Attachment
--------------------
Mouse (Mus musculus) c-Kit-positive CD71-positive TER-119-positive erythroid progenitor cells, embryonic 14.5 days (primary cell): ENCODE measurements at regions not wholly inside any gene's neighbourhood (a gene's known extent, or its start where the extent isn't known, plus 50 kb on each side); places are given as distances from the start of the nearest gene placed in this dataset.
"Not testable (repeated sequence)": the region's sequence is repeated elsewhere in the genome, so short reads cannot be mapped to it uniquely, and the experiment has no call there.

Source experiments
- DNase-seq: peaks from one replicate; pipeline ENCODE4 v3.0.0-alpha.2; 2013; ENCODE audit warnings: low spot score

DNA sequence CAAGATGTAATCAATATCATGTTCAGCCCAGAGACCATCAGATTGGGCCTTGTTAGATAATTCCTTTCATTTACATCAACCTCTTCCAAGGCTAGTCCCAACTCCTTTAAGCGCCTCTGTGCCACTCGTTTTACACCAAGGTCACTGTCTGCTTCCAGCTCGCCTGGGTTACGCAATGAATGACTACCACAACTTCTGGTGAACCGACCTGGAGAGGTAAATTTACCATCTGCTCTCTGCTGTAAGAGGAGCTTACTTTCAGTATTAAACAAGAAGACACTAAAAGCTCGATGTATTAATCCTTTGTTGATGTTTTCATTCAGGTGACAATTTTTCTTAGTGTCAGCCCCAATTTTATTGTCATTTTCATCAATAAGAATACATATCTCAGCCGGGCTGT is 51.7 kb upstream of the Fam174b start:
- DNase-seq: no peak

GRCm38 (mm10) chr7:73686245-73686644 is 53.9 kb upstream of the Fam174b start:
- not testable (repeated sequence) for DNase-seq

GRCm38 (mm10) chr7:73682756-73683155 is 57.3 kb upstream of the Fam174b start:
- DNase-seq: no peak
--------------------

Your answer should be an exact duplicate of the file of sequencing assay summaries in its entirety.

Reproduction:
Mouse (Mus musculus) c-Kit-positive CD71-positive TER-119-positive erythroid progenitor cells, embryonic 14.5 days (primary cell): ENCODE measurements at regions not wholly inside any gene's neighbourhood (a gene's known extent, or its start where the extent isn't known, plus 50 kb on each side); places are given as distances from the start of the nearest gene placed in this dataset.
"Not testable (repeated sequence)": the region's sequence is repeated elsewhere in the genome, so short reads cannot be mapped to it uniquely, and the experiment has no call there.

Source experiments
- DNase-seq: peaks from one replicate; pipeline ENCODE4 v3.0.0-alpha.2; 2013; ENCODE audit warnings: low spot score

DNA sequence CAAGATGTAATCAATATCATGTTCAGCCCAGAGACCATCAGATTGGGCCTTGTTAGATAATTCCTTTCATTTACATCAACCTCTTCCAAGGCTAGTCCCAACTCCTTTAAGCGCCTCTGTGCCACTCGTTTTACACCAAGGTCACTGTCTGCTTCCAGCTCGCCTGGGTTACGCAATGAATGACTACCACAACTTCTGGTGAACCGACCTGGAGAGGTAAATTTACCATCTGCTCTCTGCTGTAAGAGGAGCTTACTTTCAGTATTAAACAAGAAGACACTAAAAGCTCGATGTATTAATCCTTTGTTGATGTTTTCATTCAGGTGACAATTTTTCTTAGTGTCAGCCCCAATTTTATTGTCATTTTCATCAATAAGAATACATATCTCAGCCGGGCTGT is 51.7 kb upstream of the Fam174b start:
- DNase-seq: no peak

GRCm38 (mm10) chr7:73686245-73686644 is 53.9 kb upstream of the Fam174b start:
- not testable (repeated sequence) for DNase-seq

GRCm38 (mm10) chr7:73682756-73683155 is 57.3 kb upstream of the Fam174b start:
- DNase-seq: no peak